Tuesday, September 18, 2007

local Eat Local potluck!

For anyone in central New York who might be interested - there will be an Eat Local potluck supper on Saturday, Sept. 29 at 6 p.m. in the University/Westcott area of Syracuse.

Some more info:

What: Eat Local Potluck
When: Saturday, Sept 29th at 6:00 PM
Where: University/Westcott Neighborhood

In the spirit of the Eat Local Challenge, please bring a dish that is made from food grown as local as possible. This will give everyone a chance to share some of their favorite local food sources. Also, if possible, bring copies of the recipe so we can recreate your delicious dish on our own. We'll have a chance to talk about the joys and challenges of eating locally in Syracuse and, perhaps, lay a foundation for an Eat Local Dinner Club.

Sound like fun? Wanna come? Please e-mail Jennifer for specific location and directions: JLBASKER [at] SYR [dot] edu. See you there!

A baby is born!

Please pardon my absence for the next couple of days as I help welcome home my grandson Damien, who was born this afternoon! Six pounds, 11 oz. and equipped with an excellent pair of lungs. Mom and Dad are doing just fine and go home with their new bundle of joy Thursday morning. Tomorrow night after work I'm headed to their house to make sure everything is tidy for their arrival, and Thursday after work I'll be stopping by to make sure they have everything they need. So I'll be back Friday!

Monday, September 17, 2007

Low-carbon footprints

It stopped raining long enough to take a look at my garden yesterday - and thankfully it wasn't too much of a disaster!

Three big, red tomatoes ... a handful of grape tomatoes (which came up from last year's crop: we didn't plant any this year because we don't care for the taste) and a random cherry tomato. A dozen itty-bitty shoots of broccoli ... some healthy basil, oregano, and rosemary. With the addition of some locally grown lettuces, radishes and scallion that I brought home from the market, I have a good start on a salad whose total carbon footprint might be less than my own.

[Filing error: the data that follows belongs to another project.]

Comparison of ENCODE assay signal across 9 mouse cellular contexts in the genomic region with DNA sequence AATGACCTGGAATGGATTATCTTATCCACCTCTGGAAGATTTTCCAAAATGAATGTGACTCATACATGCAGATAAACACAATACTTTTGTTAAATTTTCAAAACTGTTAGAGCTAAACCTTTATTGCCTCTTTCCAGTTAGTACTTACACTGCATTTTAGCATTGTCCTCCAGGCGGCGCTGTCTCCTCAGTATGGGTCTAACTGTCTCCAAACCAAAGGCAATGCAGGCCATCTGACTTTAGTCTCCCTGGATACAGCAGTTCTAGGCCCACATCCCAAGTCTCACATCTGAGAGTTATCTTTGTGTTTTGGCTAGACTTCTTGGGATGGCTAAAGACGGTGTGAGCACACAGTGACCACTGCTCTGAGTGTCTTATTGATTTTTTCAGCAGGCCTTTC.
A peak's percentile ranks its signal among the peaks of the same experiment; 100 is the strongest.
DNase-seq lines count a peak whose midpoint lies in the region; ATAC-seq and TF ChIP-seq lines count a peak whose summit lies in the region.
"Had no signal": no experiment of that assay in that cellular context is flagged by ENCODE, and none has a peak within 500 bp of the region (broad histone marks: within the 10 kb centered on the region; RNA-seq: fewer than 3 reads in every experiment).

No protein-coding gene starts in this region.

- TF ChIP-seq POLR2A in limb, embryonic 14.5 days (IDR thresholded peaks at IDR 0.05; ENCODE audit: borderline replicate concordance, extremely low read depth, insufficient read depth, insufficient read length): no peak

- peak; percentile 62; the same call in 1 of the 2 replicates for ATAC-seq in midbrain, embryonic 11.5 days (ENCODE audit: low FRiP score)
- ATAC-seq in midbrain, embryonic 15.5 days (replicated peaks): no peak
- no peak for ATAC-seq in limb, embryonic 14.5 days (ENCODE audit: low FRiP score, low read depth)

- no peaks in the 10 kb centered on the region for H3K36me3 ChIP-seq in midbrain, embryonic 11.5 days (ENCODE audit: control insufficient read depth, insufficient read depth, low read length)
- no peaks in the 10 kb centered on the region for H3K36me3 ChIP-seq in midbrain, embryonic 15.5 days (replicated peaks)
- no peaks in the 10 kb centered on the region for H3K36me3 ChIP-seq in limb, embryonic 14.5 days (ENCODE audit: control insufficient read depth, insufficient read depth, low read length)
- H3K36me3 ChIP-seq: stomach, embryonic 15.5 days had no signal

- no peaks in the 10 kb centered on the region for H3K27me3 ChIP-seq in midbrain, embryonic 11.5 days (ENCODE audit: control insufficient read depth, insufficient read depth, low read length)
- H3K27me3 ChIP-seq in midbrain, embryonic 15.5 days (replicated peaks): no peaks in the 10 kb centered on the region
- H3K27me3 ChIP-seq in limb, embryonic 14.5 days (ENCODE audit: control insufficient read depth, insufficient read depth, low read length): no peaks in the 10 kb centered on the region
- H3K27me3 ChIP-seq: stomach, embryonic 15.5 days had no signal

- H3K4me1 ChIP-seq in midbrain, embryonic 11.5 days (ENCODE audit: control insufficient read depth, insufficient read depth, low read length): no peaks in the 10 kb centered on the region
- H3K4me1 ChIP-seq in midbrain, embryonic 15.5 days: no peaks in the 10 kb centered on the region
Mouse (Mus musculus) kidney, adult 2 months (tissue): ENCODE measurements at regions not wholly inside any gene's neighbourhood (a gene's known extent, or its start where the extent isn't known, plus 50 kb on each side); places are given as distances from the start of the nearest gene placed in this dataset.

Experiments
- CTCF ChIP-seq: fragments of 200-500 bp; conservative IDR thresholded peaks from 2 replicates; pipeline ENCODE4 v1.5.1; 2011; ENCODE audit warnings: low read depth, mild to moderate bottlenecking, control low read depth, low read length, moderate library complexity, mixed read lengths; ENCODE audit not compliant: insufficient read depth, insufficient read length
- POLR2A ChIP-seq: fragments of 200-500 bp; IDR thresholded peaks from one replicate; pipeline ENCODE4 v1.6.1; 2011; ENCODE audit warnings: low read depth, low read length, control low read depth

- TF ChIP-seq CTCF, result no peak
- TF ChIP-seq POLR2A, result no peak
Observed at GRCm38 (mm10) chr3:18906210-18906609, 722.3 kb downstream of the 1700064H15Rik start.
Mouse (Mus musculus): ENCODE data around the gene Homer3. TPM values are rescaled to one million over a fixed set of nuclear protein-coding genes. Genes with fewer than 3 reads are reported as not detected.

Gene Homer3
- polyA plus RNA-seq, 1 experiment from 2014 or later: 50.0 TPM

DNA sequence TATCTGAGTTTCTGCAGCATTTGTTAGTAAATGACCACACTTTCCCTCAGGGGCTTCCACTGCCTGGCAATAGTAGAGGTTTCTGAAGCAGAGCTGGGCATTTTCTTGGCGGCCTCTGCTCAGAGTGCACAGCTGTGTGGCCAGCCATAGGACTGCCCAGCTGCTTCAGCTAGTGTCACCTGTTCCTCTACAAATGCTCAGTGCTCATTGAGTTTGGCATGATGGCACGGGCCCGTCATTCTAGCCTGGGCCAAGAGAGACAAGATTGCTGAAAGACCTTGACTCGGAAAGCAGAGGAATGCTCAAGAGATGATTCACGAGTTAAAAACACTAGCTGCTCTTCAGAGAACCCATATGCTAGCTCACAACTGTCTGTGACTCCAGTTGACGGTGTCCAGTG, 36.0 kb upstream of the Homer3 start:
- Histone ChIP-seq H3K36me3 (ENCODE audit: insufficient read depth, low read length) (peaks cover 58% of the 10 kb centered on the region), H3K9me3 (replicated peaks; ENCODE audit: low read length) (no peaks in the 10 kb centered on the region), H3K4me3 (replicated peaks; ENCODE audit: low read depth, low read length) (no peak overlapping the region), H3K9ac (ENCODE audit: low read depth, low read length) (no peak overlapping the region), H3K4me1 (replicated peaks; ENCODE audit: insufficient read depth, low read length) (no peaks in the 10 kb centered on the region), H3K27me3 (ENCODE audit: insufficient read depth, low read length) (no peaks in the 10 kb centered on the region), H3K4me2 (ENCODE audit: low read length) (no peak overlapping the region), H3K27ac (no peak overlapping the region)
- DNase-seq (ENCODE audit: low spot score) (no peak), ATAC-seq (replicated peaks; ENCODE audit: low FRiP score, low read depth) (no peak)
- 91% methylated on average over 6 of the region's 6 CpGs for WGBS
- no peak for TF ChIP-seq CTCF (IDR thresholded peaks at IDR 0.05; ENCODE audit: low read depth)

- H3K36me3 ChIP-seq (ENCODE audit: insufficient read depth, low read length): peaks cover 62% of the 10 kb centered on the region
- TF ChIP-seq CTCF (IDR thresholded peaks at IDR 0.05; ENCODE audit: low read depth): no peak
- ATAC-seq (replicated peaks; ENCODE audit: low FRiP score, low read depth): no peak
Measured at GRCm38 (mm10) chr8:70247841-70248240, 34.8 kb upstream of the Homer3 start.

That's one thing that bugs me: Commuting to my day job means burning two gallons of gas a day. I'm not thrilled about that, but there isn't much I can do about it until a job in my field opens up closer to home (not likely). The least I can do for our air quality, the environment and the climate is to do my best to buy foods that don't have to travel thousands of miles to get to me. Bonus if they're organic/sustainably grown in addition to being local.

Next thing I do is pick up some locally grown root vegetables at the market this Saturday and roast them in my oven with some fresh rosemary and extra-virgin olive oil! I wonder if the local bus service goes from my neighborhood to the market on Saturday mornings ...

Sunday, September 16, 2007

Local food for seniors

A cold and rainy Saturday couldn't stop me from spending some time down at the Regional Market in Syracuse. What a delight to see the incredible produce! And at such fabulous prices. A bundle of scallions - crisp, dark green tapers at least a foot long - cost a mere $1. A dozen ears of fresh-picked butter and sugar corn for $2. Red bell peppers, each the size of my doubled fists, for 50 cents each.

My favorite yogurt producer, Wake Robin Farm, was there! I discovered they sell milk, too. I saw Sundance Farm, too, from Marcellus, which was nice - I like to see stuff from my roots. Their heirloom tomatoes were irresistable!

But the best thing I found at the market wasn't food. It was opportunity.

Inside one of the sheds was a little table at which sat three women with a boatload of pamphlets from the New York State Senior Farmers Market Program. What's this, I asked? Turns out it's a program for people age 60 and over whose income is a certain level (it may also be open to families in the WIC program). What happens is once a person is accepted into the program, they are given a certain number of checks in the amount of $2 each that can be used at certain farmers' stands at local regional markets up to Nov. 15. The checks can only be used to buy locally grown foods (not honey, flowers, ornamental pumpkins or gourds, etc.).

I was delighted to learn of this program because so often, older people just don't have the money to buy good, wholesome food. And even though the program's been around for some 10 years or so, not everyone knows about this program - I was pretty sure my mom didn't. So I grabbed a pamphlet for her and brought it home to share with her later.